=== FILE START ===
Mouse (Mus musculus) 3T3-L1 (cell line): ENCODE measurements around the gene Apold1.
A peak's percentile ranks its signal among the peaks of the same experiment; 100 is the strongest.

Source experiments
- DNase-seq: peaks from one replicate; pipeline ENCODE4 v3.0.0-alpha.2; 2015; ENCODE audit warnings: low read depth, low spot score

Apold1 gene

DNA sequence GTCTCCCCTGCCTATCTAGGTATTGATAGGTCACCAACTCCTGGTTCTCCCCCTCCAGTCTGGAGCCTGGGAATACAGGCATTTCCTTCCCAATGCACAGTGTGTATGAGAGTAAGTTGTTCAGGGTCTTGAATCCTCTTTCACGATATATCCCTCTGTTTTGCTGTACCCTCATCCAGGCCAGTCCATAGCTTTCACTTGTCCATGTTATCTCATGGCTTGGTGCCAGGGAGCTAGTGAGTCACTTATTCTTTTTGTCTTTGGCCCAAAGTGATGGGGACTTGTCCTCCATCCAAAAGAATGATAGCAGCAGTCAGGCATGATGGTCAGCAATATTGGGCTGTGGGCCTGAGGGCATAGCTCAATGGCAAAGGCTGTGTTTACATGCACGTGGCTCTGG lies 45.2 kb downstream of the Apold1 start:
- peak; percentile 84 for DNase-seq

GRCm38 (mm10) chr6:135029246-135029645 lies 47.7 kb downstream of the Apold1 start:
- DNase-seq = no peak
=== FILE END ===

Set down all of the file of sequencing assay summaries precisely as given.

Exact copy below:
Mouse (Mus musculus) 3T3-L1 (cell line): ENCODE measurements around the gene Apold1.
A peak's percentile ranks its signal among the peaks of the same experiment; 100 is the strongest.

Source experiments
- DNase-seq: peaks from one replicate; pipeline ENCODE4 v3.0.0-alpha.2; 2015; ENCODE audit warnings: low read depth, low spot score

Apold1 gene

DNA sequence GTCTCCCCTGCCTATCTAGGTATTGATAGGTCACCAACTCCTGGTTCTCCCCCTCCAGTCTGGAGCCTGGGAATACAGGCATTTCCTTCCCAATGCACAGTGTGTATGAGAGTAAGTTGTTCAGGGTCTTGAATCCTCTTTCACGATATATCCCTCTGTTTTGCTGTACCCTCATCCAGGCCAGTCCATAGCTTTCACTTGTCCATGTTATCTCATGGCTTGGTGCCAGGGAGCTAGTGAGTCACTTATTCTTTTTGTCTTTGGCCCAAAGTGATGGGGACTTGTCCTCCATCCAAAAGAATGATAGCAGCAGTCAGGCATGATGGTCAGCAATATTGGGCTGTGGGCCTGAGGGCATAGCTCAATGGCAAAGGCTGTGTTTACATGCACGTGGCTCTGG lies 45.2 kb downstream of the Apold1 start:
- peak; percentile 84 for DNase-seq

GRCm38 (mm10) chr6:135029246-135029645 lies 47.7 kb downstream of the Apold1 start:
- DNase-seq = no peak